I think of how we learn our entire world, what we take out of it every day, and at what age we develop all of these skills.
I think of how our minds have expanded, and this includes our ability to see the world in quite a different light, to understand and to empathize with other people and things, to think, to empathize, to understand and to use our bodies to be part of a team through each of these skills.
I think of how, with each new education it becomes clear that we have been programmed to develop all of these skills and, like a child changing a diaper, we have been given new information and tools that we may not have had before, and that have had the impact of having greatly changed our lives.
We are all familiar with the “learning is hard” school-of-hope paradigm. We all have experienced this type of mindset from college students to their peers in college.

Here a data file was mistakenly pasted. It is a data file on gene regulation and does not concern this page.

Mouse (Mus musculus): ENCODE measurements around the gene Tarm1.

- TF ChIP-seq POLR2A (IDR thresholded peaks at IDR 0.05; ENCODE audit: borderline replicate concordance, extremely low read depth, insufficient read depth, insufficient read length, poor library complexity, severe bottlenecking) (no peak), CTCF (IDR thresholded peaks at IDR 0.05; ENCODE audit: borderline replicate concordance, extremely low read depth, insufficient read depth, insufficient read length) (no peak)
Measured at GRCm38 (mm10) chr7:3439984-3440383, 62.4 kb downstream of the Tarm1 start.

It is the first thing that they teach us in the classroom and is the key to their success in that regard. One of the core elements of the “learning is hard” model is that we must expect it to fail.
I realize this is a fairly specific paradigm but it should serve as a generalization as well. When we try to convince ourselves that something is difficult we try to convince others that we are wrong and that the solution is simple.
We may or may not believe that, but we have to keep pushing forward no matter how we are hurt or disappointed.